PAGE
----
In one of his first actions as the new UNC Student Body President, Lamar Richards is calling upon the university’s Board of Trustees to hold a vote on tenure for Nikole Hannah-Jones.

Hannah-Jones was set to return to UNC’s journalism school as the Knight Chair in Race and Investigative Journalism, a tenured professorship. However, as first reported by NC Policy Watch, the school has changed its plans following political pressure from conservative groups who object to her work “The 1619 Project.” Hannah-Jones will instead start a fixed, five-year term with the UNC Hussman School of Journalism and Media with the option of being reviewed for tenure at the end of that time period.

Richards, who was sworn in on Thursday as the student representative on the Board of Trustees, called on fellow board members to hold a vote in a statement addressed to UNC Chancellor Kevin Guskiewicz, Provost Bob Blouin and Board chairman Richard Stevens.

“If we truly want transparency, harmony, and success at Carolina, you all will act swiftly to get the matter of her tenure before our Board in a Special called meeting to discuss further the merits of her application and candidacy – in open session (if legally allowed, once receiving her consent),” Richards wrote. “We have a duty to this University to uphold the values we all hold so dear.”

Richards singled out Guskiewicz, Blouin and Stevens for their roles in delaying Hannah-Jones tenure application — which resulted in the Board taking no action to approve or deny it.

“While our Board was not responsible for rejecting her tenure, Kevin, Bob, and Richard: you three were and continue to be single-handedly responsible for delaying and denying Nikole’s right for her application for tenure to be heard in formal capacity before our Board.”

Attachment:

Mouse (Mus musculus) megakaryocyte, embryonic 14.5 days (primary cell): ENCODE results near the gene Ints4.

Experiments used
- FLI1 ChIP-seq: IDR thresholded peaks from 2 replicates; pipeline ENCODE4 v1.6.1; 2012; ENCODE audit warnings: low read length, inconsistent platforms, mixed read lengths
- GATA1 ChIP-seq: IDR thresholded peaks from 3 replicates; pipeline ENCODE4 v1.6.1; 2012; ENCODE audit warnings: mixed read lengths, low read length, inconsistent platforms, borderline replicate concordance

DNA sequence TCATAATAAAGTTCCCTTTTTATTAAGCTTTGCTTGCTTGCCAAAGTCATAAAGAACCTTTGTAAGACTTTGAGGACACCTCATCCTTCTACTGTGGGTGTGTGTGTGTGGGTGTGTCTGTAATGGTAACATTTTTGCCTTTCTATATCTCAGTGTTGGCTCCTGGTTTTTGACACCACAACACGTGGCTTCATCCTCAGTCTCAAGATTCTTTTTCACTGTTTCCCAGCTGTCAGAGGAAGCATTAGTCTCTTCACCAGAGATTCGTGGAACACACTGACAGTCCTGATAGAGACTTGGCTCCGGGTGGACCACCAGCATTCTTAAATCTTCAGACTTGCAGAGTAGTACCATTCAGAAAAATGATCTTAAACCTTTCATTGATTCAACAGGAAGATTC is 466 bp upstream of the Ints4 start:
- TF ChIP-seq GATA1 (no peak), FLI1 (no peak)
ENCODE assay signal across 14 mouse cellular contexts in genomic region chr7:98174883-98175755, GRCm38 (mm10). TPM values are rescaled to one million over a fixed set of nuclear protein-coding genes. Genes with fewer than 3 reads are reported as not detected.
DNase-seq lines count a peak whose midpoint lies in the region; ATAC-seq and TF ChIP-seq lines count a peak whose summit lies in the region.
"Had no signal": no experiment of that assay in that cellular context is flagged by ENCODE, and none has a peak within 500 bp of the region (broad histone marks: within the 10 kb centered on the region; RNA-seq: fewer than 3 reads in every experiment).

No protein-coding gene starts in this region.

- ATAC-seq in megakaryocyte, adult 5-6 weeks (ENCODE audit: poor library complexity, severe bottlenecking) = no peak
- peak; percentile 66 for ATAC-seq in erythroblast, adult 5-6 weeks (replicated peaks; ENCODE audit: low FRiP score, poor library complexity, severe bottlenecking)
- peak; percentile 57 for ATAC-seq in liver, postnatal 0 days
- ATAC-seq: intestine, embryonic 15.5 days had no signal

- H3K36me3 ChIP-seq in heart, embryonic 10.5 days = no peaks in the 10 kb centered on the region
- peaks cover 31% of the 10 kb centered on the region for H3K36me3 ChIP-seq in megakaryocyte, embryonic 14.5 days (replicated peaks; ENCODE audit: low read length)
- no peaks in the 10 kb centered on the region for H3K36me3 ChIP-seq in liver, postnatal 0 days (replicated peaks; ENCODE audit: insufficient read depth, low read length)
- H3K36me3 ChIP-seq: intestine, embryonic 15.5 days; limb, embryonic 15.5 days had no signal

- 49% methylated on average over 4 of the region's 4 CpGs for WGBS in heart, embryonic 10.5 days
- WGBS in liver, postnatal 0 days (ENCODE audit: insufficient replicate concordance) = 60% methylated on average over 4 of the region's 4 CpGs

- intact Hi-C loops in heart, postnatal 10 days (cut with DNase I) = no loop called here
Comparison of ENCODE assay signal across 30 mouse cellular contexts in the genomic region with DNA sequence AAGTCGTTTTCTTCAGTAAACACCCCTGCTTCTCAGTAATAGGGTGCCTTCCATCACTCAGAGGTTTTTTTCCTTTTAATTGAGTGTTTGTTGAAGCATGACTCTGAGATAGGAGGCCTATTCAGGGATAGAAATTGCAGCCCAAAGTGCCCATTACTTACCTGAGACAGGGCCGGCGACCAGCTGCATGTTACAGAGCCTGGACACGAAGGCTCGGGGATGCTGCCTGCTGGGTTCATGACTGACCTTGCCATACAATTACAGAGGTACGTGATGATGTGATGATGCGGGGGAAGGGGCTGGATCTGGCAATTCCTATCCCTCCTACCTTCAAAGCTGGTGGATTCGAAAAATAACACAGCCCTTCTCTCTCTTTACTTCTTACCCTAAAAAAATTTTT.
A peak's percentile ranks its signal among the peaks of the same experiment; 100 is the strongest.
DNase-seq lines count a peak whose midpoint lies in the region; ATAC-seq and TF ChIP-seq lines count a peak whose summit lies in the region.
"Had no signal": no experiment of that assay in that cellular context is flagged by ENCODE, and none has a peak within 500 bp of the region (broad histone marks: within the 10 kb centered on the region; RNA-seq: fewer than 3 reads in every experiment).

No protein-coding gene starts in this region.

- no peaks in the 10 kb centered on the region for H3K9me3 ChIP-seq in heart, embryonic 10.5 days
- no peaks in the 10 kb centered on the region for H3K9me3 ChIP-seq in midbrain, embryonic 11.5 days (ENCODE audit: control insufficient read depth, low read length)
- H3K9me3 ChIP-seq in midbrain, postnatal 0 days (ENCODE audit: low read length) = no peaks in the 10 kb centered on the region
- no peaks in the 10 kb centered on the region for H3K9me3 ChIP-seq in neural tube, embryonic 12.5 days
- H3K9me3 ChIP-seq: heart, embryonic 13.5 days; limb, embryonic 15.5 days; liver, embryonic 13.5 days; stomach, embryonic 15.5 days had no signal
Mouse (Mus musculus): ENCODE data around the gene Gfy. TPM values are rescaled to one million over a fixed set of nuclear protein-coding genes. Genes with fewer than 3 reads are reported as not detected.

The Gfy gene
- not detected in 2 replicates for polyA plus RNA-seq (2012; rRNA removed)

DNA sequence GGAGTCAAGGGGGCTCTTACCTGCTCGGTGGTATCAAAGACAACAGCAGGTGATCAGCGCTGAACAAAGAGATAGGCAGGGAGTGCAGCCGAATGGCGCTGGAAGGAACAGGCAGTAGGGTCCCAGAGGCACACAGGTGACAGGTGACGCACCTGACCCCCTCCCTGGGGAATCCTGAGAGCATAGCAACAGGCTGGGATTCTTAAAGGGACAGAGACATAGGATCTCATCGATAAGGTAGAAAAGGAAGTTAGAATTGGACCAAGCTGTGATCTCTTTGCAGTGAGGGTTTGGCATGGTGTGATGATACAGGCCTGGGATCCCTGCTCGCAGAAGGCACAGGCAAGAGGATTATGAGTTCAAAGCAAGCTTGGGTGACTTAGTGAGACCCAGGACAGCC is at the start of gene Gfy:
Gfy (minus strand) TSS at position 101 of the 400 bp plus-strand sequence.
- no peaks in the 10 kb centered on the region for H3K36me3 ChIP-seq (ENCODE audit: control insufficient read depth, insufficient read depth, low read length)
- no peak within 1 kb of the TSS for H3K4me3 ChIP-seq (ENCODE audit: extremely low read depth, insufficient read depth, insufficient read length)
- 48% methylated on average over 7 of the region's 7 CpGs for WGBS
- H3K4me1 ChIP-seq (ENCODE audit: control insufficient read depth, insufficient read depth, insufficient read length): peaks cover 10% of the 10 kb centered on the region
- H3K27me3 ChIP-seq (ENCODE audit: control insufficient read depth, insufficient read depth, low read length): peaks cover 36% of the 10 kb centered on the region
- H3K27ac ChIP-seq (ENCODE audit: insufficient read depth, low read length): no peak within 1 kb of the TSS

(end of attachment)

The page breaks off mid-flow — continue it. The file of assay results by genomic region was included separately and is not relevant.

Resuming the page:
Following the Board of Trustees’ meeting on Thursday, Guskiewicz and Stevens held a media availability regarding Hannah-Jones’ tenure application. Stevens said more time was needed to go over Hannah-Jones’ application and answer questions regarding her candidacy.

“We take seriously our responsibility for approving tenure – we’re talking about a lifetime position here,” Stevens said. “So, it’s not unusual for members of the board, or in particular the chair of the committee, to have questions for clarification about background – particularly candidates that don’t come from a traditional, academic-type background.”

In his letter, Richards called upon the Board of Trustees to hold an immediate vote on Hannah-Jones’ tenure application in a special called meeting, with consent from Hannah-Jones to “discuss both her personnel record and candidacy for tenure in open session.”

“Please understand that I do not make this request lightly, but rather to move our University forward in the right direction,” Richards wrote. “The only way to do that is with steadfast, decisive decision-making. In my honest opinion, the Board should have heard the request of her tenure when it was first given to the Board.

“It is both a disservice and an overreach of the Board,” the student body president continued, “to intentionally prolong and neglect to take action on a matter simply because of disagreement or dissent with the individual or topic at hand – that is what our body is for, to vote on all matters placed before us whether hard, easy, difficult, or controversial. Our job is not to intentionally back channel or to subvert the process of an issue coming to a vote.”

UNC’s failure to offer Hannah-Jones tenure had led to national headlines, a protest at Thursday’s Board of Trustees meeting and condemnations from various groups — including the UNC faculty, student government, the Chapel Hill-Carrboro NAACP chapter and the National Association of Black Journalists among others.

Read UNC Student Body President Lamar Richards’ letter here. does not charge subscription fees. You can support local journalism and our mission to serve the community. Contribute today – every single dollar matters.